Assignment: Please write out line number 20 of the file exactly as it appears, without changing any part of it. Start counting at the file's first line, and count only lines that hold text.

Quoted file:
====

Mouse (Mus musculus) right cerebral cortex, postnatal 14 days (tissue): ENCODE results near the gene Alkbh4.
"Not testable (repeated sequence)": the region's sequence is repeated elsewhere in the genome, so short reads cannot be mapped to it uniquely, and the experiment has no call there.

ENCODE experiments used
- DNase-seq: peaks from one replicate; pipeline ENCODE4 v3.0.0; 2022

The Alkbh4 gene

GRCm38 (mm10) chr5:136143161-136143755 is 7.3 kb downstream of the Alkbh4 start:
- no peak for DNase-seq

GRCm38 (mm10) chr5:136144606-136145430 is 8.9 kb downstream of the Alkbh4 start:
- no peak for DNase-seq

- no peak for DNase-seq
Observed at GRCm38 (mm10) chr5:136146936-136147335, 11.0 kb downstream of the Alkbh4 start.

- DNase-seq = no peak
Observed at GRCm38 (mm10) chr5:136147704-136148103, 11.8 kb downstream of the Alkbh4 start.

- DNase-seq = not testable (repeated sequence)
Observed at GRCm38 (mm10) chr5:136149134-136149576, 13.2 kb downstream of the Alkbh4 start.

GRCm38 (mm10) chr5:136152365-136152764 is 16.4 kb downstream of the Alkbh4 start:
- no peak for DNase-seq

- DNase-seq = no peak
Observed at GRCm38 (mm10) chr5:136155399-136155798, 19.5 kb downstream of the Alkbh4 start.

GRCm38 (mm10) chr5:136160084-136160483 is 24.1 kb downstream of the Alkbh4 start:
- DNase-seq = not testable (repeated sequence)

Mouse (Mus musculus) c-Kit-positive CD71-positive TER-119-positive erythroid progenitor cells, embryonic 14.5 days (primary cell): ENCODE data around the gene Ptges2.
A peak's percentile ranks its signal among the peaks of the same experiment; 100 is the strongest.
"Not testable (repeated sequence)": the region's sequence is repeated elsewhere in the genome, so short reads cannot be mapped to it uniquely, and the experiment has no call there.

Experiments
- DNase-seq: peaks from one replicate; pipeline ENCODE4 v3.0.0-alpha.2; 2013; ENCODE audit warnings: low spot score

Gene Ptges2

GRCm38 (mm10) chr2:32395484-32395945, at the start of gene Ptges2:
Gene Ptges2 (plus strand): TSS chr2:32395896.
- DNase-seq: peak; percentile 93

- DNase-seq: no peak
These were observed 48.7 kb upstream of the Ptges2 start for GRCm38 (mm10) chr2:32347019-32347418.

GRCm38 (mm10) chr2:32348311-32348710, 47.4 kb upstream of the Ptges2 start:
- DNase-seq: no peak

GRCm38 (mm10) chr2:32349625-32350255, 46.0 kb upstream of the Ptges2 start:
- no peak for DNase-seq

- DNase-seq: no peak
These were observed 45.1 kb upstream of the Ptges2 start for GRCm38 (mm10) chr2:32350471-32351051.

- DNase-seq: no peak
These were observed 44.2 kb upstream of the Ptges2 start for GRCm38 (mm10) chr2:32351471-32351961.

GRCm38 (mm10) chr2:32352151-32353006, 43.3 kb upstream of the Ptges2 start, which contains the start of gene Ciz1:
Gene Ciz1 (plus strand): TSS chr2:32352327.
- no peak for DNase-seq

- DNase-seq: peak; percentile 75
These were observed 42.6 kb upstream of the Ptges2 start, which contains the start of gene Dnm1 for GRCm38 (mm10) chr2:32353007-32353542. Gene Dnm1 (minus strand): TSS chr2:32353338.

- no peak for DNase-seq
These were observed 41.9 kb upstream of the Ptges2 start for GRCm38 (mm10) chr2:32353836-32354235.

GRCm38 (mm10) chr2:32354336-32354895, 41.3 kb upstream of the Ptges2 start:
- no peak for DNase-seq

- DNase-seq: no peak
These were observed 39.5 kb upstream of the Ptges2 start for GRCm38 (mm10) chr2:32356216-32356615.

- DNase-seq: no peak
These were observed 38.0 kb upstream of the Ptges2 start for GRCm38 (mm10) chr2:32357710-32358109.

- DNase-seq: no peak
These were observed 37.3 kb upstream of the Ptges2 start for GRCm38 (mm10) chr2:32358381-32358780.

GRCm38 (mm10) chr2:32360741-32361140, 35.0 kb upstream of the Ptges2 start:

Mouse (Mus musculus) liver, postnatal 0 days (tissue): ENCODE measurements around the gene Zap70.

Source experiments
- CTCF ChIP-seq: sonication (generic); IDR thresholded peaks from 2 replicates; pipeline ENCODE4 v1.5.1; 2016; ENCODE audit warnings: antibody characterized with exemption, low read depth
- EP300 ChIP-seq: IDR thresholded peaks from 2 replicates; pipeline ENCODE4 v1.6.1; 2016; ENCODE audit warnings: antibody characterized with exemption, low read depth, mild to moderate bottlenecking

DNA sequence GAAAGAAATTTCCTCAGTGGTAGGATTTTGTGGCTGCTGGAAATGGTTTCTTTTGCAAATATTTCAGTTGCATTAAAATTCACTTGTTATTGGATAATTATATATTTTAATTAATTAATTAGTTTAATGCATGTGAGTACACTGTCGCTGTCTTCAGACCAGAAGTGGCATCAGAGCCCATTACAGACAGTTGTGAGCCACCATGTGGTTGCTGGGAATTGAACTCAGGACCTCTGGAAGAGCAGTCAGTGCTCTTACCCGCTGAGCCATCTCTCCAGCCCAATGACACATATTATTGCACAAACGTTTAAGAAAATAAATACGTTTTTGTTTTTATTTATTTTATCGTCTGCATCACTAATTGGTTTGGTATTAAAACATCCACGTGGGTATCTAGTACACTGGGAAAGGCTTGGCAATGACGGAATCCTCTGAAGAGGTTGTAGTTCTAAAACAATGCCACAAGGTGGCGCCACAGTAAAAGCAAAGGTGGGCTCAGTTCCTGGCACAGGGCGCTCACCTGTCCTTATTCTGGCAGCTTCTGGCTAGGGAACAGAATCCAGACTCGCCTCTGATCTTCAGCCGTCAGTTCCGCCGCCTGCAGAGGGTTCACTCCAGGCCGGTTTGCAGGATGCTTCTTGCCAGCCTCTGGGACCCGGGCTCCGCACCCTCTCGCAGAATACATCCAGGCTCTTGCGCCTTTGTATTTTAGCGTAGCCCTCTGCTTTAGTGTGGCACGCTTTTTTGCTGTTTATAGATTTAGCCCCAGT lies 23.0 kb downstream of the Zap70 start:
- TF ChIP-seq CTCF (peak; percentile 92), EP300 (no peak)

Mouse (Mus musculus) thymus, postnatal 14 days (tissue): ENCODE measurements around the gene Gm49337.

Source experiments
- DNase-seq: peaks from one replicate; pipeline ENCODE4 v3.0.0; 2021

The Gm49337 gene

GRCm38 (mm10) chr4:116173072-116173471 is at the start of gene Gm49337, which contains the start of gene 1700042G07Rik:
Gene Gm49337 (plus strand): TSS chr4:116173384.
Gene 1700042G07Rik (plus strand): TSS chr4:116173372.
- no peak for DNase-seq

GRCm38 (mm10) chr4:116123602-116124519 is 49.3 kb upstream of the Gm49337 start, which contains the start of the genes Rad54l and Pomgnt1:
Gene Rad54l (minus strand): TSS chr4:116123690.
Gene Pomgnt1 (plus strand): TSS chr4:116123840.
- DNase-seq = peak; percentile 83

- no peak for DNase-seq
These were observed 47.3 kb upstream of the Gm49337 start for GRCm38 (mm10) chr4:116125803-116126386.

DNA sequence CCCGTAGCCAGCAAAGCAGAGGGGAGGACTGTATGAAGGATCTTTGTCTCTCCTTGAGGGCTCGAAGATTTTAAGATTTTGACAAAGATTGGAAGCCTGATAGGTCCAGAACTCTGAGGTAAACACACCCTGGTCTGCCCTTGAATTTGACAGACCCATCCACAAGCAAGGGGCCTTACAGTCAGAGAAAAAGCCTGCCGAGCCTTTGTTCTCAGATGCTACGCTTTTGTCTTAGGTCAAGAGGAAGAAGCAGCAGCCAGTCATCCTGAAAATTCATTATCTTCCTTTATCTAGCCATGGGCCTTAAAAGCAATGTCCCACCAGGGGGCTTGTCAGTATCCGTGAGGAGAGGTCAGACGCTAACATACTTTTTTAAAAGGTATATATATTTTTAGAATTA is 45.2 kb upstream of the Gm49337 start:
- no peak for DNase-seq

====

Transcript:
GRCm38 (mm10) chr5:136160084-136160483 is 24.1 kb downstream of the Alkbh4 start: